Seeing them together as in this video allow you to see the changes in the man and in his art that take place over time. Interesting.

I also found it interesting now because I have been spending some time recently looking at my own older work in a different way. I am often not looking at the pictures as whole images. Instead, I have been looking at the individual marks I am using in each and seeing how it has changed through the years. Or how it has stayed the same in some cases.

I’ve always said that my painting for me was a continuum that, while changing all the time, always seemed the same to me– always in the present. But looking at it in this manner I am finding that my mark-making does change periodically which fundamentally changes the way a picture is painted and how it emerges in the end.

It’s not something I often think about– I just paint in whichever way the moment strikes me. Sometimes it is dependent on the condition of the brush or the weight and quality of the paint I am using. As a brush ages and wears, especially with the rough treatment given to them by me, it makes a more and more distinct mark that I find appealing. Looking back, I can often tell when I am using fresh or old brushes.

So, I watched this film in the same way and it is fascinating to just look at Van Gogh’s mark-making throughout without focusing on the faces. It is varied and each differing style serves the image in different ways. Some marks are wildly expressive and others small and quietly acting in service to the greater whole.

As I said, it’s less than minute and interesting even if you don’t give a damn about the mark-making part of it.

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I had other things on my mind about what I would write here this morning. I was going to question how a law that makes giving a drink of water to someone in line at the polls a crime is supposed to prevent voter fraud. I was also going to question the motive for other such suppressive provisions in legislation being moved into law around much of this country.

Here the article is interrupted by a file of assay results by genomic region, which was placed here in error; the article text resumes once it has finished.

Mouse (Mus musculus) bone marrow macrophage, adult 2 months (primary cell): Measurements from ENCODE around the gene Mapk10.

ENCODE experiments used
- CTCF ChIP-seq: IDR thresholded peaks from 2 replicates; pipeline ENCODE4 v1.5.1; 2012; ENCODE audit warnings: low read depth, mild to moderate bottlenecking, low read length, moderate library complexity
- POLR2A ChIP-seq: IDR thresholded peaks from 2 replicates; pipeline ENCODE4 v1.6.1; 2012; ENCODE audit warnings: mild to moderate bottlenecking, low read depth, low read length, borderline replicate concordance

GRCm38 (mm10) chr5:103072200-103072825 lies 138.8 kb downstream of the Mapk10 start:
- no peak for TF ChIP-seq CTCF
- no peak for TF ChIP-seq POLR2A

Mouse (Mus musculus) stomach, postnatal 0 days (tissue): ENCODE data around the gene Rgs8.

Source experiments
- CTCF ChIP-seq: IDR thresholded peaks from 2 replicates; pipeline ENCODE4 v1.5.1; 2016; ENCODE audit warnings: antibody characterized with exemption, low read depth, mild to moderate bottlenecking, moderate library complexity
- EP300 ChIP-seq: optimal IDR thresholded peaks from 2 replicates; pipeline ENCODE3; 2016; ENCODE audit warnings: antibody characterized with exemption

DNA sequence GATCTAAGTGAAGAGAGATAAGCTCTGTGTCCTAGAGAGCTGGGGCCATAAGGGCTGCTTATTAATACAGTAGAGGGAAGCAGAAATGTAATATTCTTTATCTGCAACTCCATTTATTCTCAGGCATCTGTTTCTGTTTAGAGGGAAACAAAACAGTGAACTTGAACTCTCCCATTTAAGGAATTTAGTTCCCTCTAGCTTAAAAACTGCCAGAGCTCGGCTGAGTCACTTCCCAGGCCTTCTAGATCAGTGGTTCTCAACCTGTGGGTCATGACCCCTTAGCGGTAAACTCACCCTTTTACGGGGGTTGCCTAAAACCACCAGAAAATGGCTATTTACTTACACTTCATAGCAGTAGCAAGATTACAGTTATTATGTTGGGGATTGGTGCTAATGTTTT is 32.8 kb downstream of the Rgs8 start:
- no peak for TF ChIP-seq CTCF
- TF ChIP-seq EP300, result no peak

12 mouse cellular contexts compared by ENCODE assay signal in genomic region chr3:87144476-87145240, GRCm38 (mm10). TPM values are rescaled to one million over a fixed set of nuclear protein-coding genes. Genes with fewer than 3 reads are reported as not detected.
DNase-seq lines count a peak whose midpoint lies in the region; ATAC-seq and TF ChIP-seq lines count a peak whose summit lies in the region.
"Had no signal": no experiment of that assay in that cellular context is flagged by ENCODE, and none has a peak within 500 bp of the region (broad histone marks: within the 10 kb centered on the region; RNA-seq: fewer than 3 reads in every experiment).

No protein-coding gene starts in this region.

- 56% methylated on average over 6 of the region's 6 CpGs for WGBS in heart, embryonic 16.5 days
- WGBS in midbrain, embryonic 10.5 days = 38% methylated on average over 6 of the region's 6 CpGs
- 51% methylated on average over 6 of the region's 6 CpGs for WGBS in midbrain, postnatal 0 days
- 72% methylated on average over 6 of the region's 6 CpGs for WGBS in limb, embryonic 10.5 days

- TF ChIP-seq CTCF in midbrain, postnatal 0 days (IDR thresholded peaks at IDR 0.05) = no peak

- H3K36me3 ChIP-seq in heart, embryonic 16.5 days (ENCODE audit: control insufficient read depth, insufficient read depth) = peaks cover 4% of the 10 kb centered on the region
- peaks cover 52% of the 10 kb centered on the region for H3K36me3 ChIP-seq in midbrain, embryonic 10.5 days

But before I could start, I came across this short animation of a poem from poet Marie Howe and I decided that maybe this was the better way to go this morning.

Her poem is titled Singularity and refers to the theory Stephen Hawking (among others) set forth that the universe and all that it is was once a single thing before the Big Bang created all that we know the universe to be now.

We were all part of one thing.

No, we were that one thing.

That is as simple as I can put it and still understand it. I am not even sure that simple explanation is correct. Much as Howe explains to her audience, my own grasp of advanced physics and most other great scientific theoretical concepts is limited. But the idea that we were once one and that we may all at some point become one again is somehow appealing to something inside me.